After a period of trials, BlueMorph UV delivered their first commercial ultraviolet light sanitation unit to Jackson Family Wines in September 2015, and in December of that year, they were presented with a WINnovation Award for their groundbreaking approach to tank sanitation.
Alex Farren with BlueMorph UV emitter at Jackson Family Wines in Windsor
Since then interest in the BlueMorph has continued to grow. Jackson Family Wines have adopted it as part of their progressive sustainability and water saving initiatives, and several more BlueMorph units are going to be delivered to their different facilities.
“We’ve helped cut back Jackson’s’ water use significantly,” says Alex Farren, CEO of BlueMorph UV, “and we’ve had lots of third party tests done demonstrating that our results are more consistently reproducible and effective than traditional sanitation methods.”
In fact, BlueMorph UV is so confident in their technology that they are now offering a performance guarantee. If the BlueMorph UV doesn’t equal or improve on current the sanitation method, the winery can return the equipment for a full refund.
Broad interest in the water, time, and energy saving technology has also made BlueMorph UV add two different size units to reach more segments within the wine industry.
“We’ve added two new sizes of units, one midsize and one small. The midsize unit will do up to about a 12,000 gallon tank, and the smaller unit will do around a 3,000 gallon tank,” explains Farren. “Those are for smaller wineries that don’t have the hundred thousand gallon tanks.”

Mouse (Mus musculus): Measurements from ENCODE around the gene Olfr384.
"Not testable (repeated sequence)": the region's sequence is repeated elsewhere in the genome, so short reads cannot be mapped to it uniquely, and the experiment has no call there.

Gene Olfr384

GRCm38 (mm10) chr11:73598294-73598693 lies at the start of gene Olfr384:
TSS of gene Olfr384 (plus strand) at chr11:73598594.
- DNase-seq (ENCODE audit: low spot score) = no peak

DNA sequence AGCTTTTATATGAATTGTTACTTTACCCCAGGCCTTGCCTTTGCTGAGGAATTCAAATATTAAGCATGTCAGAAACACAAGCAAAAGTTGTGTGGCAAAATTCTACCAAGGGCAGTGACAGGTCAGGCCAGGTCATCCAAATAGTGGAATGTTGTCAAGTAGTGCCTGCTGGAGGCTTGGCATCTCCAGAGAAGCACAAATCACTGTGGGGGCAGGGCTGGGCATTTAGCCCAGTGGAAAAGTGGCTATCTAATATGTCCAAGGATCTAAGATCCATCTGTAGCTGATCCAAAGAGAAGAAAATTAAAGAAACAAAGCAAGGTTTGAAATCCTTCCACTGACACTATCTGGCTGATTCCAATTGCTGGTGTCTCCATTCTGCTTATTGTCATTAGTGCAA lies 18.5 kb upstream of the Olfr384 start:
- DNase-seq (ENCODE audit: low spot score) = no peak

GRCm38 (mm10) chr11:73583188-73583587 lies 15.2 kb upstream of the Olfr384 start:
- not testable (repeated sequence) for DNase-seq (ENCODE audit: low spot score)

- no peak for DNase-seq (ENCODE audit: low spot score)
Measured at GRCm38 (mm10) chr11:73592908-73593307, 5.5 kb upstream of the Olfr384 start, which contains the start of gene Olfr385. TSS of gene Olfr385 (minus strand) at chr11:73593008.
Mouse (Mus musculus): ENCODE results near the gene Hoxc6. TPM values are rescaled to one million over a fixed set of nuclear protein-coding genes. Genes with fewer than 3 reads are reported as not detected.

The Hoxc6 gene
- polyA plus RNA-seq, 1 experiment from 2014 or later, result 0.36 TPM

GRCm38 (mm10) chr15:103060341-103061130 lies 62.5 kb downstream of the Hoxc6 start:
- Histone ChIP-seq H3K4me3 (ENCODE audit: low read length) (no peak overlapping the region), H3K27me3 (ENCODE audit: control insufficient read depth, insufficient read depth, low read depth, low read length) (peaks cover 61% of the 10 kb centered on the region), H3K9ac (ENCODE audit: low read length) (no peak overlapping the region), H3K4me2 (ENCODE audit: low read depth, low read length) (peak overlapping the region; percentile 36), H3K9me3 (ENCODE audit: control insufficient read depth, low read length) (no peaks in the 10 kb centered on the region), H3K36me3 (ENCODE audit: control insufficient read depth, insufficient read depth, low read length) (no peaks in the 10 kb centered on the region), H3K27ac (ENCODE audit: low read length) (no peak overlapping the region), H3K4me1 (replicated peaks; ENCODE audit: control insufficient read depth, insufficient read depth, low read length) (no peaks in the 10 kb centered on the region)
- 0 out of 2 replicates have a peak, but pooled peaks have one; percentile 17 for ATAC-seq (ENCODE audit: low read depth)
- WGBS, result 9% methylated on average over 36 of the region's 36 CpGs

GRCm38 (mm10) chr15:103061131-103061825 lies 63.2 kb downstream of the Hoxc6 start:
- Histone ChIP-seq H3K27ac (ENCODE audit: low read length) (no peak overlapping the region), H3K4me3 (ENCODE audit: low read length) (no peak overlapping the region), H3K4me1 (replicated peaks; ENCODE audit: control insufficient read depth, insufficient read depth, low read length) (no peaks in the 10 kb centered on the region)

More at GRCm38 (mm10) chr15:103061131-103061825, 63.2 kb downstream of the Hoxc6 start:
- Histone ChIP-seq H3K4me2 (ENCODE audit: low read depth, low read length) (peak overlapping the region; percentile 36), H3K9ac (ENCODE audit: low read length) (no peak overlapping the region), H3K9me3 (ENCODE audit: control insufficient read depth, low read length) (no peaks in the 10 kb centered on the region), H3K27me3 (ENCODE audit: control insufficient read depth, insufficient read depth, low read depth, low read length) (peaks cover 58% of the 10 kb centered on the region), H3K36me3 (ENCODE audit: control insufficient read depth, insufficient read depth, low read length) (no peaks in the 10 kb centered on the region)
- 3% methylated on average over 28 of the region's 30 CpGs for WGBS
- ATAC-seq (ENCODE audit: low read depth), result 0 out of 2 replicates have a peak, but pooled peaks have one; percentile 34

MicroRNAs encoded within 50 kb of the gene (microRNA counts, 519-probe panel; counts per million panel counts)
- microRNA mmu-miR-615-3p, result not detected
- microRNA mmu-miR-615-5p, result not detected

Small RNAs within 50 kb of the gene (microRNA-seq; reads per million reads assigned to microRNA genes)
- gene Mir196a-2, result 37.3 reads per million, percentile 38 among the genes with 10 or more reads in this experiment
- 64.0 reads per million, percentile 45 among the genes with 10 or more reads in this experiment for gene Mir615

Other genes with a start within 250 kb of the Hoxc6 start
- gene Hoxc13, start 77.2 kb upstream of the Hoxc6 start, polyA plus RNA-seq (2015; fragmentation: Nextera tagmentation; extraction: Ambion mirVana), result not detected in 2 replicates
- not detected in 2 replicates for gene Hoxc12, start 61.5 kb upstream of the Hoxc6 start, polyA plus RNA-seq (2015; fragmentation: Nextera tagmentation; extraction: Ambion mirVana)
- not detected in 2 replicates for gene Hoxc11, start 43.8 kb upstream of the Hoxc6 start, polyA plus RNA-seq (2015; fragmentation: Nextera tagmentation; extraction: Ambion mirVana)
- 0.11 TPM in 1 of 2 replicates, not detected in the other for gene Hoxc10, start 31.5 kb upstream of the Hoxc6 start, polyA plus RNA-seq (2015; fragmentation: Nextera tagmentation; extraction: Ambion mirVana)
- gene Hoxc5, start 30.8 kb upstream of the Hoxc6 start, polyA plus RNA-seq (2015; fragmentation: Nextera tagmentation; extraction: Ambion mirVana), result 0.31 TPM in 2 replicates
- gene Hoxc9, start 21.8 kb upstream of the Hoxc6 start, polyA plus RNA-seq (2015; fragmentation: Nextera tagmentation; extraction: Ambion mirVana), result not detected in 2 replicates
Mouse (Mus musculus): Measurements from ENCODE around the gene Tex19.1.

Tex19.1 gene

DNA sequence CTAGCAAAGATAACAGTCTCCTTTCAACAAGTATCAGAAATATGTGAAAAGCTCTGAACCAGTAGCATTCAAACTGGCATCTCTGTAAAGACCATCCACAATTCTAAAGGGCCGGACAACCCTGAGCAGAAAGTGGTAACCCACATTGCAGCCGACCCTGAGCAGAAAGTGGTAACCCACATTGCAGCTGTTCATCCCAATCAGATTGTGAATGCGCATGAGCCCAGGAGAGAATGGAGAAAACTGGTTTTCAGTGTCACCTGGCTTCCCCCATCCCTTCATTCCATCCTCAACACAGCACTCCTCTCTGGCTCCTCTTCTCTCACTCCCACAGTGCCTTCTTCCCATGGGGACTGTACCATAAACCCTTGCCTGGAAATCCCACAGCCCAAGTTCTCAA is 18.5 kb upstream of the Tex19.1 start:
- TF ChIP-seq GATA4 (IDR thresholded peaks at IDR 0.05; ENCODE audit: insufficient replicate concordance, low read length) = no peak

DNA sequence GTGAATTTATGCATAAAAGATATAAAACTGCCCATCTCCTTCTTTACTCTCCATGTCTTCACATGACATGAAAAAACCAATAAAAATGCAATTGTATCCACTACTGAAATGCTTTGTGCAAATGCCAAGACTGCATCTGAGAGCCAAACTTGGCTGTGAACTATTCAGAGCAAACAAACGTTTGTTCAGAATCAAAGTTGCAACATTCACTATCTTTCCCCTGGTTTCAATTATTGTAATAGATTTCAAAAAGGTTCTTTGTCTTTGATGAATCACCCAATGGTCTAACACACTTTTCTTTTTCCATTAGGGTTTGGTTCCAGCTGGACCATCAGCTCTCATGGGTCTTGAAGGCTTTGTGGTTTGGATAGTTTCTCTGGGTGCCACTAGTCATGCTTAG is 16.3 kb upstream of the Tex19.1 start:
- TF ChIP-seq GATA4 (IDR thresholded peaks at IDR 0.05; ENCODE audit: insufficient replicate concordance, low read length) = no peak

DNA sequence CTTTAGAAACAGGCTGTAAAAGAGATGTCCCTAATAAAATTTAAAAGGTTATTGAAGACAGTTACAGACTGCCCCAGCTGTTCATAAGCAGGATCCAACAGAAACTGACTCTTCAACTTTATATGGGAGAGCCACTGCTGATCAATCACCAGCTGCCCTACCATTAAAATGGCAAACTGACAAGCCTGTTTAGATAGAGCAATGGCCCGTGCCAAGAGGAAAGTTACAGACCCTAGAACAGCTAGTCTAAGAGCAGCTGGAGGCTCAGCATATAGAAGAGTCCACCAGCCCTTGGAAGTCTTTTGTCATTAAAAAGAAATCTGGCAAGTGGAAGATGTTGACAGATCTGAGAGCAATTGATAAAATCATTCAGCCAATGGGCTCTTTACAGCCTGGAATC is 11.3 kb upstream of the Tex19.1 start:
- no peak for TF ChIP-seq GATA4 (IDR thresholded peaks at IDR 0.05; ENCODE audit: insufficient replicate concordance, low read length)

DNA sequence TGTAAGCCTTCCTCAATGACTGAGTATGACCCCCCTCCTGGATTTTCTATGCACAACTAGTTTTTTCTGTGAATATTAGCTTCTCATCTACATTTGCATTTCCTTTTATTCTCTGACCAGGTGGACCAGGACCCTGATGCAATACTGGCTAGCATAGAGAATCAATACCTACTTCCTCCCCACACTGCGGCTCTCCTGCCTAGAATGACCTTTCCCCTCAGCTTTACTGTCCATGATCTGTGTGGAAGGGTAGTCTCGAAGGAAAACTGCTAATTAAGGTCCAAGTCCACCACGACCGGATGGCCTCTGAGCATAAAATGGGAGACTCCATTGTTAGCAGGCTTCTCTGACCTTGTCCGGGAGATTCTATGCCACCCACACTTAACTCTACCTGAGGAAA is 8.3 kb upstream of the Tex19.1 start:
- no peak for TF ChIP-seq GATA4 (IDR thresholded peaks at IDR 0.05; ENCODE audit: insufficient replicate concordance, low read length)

One of the midsize units, called the UVT 6K, was purchased right as it was released and has successfully been in operation for over 6 months. New features have also been added to the big original unit to track and record sanitations.
“The new features on this unit will record and email tank sanitation activity,” says Farren, “so you can track which tank was sanitized at what time, by whom, and for how long.”
The UV sanitation method has also garnered international attention. A demo unit is being shipped to a South American distributor in Chile, and Farren’s recent presentation in Australia, where water resources are significantly constrained, received a positive reception, and a unit is being shipped there as well.
Furthermore, Farren plans to expand outside the wine industry. “Different beverage industries also use stainless steel tanks, so we can sanitize and cut back on their time and water use too,” says Farren.
By Kim Badenfort